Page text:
The S&P declined to its worst year-over-year level for the first time since 1938 and Europe posted a higher than expected inflation rate


The S&P declined to its worst year-over-year level for the first time since 1938 and Europe posted a higher than expected inflation rate.

According to BoFa the S&P 500 and the treasury indexes record the worst performing years for the first time since 1938. Higher inflation rates and higher-than-expected interest hikes were key factors in these two indexes and others as well.

As of Monday this week, Wall Street’s three main indexes all fell into the bear market territory. The Nasdaq is down by more than 30% in the past 12 months. The S&P posted a 24% year-over-year decline, and the Dow average industrial was the last to come down, decreasing 20% this year.

This week’s stock market rally was mixed: the Dow index officially entered a bear market on Monday and Tuesday, but the Dow futures and Nasdaq stocks quickly recovered on Thursday. The third quarter of this year ended with more mixed predictions and forecasts about a bleak economic outlook.

Tesla Motors, on the other hand, is expected to deliver an outstanding quarter based on its CO-Founder Elon Musk’s notes. The company is expected to increase its unit deliveries in the upcoming quarter, suggesting that Tesla is living in one of its best-performing years.

However, we can’t say the same about Meta, Netflix, and Nvidia. In particular, Nvidia’s stocks declined by 3.2% on Thursday, adding more losses to the company.

The higher-than-expected inflation is continuing to weigh on the stock market. Friday’s gains were erased as of the midday trading hours in the NY stock market.

The S&P 500 is down 0.32% to 3,628.13 points as of 14:17 New York time, while the Nasdaq futures are down 0.08% to 10,728.15 points. Gold was up, and the dollar continued its currency exchange market domination.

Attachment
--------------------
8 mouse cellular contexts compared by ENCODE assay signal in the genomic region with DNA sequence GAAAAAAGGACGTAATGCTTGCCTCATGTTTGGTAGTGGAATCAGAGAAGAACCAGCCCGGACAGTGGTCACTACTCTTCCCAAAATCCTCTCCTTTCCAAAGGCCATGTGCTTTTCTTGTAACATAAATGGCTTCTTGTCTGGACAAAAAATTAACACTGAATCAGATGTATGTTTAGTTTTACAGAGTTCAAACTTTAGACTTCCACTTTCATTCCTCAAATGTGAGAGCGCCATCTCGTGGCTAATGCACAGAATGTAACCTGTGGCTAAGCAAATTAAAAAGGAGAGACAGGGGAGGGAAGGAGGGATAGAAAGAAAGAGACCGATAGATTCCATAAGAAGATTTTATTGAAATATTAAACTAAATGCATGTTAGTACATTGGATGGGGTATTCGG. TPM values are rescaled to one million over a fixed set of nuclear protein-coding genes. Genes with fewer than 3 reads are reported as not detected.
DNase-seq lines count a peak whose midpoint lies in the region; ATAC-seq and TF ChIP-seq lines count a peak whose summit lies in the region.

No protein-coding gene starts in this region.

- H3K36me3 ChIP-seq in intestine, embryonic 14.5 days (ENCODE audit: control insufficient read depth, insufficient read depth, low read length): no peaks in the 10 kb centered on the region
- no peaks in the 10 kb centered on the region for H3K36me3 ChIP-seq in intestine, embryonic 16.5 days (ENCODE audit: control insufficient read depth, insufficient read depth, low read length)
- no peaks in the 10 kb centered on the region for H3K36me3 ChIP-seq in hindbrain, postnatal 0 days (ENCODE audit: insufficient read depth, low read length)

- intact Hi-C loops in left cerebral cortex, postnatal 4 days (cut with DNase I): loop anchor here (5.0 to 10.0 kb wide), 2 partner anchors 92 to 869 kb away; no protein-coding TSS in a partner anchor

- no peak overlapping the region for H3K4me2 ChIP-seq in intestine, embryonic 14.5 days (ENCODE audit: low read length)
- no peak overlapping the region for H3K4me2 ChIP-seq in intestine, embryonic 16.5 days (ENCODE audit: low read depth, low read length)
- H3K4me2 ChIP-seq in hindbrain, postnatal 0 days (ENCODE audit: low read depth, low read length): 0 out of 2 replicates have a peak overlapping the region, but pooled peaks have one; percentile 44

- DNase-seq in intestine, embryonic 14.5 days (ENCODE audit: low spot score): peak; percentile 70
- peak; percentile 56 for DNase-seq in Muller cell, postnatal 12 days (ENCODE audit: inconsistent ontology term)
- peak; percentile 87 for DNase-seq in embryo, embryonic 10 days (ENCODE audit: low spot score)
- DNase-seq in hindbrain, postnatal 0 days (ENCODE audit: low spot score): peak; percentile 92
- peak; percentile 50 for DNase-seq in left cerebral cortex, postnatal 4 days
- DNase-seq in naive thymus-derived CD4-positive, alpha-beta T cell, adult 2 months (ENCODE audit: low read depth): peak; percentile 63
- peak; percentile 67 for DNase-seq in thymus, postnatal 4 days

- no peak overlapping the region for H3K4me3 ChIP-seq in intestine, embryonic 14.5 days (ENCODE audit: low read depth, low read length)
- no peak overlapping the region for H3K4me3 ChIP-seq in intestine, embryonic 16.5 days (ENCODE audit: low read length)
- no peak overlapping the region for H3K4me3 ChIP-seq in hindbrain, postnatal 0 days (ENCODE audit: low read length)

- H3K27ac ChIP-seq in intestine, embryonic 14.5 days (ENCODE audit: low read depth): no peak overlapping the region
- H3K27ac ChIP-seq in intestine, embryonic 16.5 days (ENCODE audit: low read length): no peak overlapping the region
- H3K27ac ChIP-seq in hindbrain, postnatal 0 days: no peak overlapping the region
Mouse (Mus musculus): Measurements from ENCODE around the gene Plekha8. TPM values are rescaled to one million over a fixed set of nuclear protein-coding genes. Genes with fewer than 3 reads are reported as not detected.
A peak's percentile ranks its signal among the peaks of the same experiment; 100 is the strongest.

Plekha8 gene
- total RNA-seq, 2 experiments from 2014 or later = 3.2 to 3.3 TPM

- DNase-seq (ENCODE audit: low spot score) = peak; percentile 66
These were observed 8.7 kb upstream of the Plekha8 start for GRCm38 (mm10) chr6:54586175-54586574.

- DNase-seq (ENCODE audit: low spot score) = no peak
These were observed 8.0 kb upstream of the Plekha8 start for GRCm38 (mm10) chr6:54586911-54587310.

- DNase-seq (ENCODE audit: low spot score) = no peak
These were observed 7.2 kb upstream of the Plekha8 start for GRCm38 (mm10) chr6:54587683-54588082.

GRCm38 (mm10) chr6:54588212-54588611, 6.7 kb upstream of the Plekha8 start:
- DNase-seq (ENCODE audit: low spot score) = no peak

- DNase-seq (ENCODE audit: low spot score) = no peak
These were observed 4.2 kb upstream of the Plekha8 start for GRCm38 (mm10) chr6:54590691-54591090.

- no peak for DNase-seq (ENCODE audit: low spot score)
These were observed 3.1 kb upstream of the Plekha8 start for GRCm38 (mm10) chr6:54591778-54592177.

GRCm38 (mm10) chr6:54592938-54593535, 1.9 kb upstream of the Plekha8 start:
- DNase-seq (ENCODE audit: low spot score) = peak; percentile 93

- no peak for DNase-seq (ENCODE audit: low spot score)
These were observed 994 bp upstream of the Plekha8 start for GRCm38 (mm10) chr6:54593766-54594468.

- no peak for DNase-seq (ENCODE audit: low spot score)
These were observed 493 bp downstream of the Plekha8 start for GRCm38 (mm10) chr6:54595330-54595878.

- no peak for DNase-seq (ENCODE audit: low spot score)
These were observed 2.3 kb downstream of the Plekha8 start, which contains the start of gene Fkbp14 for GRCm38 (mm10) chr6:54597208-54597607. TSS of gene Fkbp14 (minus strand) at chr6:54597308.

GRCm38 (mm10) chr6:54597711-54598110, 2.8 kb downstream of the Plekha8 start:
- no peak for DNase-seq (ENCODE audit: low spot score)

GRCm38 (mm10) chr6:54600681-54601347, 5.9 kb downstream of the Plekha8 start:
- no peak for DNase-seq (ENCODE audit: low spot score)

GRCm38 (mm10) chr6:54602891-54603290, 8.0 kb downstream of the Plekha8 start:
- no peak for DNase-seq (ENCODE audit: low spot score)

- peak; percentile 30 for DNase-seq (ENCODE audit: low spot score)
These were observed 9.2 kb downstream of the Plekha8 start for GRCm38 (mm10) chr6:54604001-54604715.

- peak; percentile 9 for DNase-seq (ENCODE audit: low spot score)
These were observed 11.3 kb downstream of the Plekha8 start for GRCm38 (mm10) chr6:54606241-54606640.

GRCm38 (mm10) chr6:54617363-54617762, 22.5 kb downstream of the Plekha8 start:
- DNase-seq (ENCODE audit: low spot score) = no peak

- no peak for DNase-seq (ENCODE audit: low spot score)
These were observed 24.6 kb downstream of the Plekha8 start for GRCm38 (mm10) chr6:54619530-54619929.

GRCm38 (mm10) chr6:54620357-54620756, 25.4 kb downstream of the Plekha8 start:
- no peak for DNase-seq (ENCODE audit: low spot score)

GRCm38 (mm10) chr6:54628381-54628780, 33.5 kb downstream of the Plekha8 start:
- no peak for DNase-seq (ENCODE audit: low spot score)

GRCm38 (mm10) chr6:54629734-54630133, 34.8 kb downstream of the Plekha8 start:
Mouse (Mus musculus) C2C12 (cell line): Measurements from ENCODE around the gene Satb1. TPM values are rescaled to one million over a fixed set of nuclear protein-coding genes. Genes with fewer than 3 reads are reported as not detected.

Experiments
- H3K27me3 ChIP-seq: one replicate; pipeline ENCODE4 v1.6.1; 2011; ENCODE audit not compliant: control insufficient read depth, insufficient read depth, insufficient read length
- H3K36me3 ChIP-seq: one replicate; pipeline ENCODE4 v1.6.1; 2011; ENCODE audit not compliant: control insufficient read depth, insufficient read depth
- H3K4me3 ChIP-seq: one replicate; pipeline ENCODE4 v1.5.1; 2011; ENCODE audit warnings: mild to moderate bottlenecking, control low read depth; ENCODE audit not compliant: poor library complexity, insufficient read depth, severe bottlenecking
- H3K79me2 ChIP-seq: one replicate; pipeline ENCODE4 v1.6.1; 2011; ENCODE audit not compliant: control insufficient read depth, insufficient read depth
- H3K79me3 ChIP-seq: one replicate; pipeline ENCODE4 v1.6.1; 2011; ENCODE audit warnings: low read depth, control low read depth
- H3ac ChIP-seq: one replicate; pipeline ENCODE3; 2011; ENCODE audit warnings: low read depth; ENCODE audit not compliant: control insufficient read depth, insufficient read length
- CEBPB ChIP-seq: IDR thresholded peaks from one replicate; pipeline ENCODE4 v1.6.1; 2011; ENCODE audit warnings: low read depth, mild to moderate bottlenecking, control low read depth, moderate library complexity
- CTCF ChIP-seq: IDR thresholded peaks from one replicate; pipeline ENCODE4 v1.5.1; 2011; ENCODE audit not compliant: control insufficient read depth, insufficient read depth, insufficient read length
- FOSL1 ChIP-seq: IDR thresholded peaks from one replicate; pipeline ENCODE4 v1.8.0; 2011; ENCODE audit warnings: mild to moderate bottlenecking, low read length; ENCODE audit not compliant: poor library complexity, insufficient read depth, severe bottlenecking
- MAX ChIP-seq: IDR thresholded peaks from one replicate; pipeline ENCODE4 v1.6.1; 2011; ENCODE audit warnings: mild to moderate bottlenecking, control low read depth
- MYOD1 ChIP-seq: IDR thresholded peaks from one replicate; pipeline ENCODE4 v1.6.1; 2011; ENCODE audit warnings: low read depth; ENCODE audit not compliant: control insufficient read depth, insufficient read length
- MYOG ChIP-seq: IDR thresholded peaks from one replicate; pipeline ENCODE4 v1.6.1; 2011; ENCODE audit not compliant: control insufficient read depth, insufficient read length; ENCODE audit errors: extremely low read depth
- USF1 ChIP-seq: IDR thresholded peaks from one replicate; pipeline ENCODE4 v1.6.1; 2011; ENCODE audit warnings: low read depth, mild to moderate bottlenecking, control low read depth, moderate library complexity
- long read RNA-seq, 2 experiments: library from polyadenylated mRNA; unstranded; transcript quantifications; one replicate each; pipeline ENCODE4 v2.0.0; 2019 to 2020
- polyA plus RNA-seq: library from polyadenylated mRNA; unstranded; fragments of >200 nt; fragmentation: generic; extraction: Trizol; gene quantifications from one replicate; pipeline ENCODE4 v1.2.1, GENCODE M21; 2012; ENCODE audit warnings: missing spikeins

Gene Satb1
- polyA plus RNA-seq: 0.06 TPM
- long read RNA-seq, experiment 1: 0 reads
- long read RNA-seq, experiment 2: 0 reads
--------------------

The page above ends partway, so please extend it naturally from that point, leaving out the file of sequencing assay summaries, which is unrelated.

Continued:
As for the Dow future, the index erased Thursday’s gains by declining by 0.85% to 29,04.00 points.

The Fed Vice Chair, Lael Brainard, noted previously that it’s more likely for the Federal Reserve to maintain a higher interest rate in the next meeting. The FED is still committed to its radical monetary policy in order to reduce that 40-year all-time inflation. The FERD targets 2% inflation by the end of its policies, yet the question that remains unanswered is whether the market can stand this higher interest hike, especially when the whole economy is at stake.

In September, the Eurozone expected that inflation would hit 9.7 at least, yet recent reports showed a peak of 10% in most countries, including the UK, Germany, and France.

Today, EU leaders will hold a crucial meeting to discuss gas consumption in the Eurozone and how much it will be reduced. Gas prices in Europe are higher for the average consumer, and analysis believes that the prices are more likely to peak in the next three months. In early September, the Kremlin speakers blamed western countries and the U.S. for the gas supply crisis that we currently face. The Kremlin speakers added that US sanctions against their country had prevented them from carrying out necessary gas pipe maintenance and that the country could not import any gas unless this maintenance was carried out.

Written by Editor

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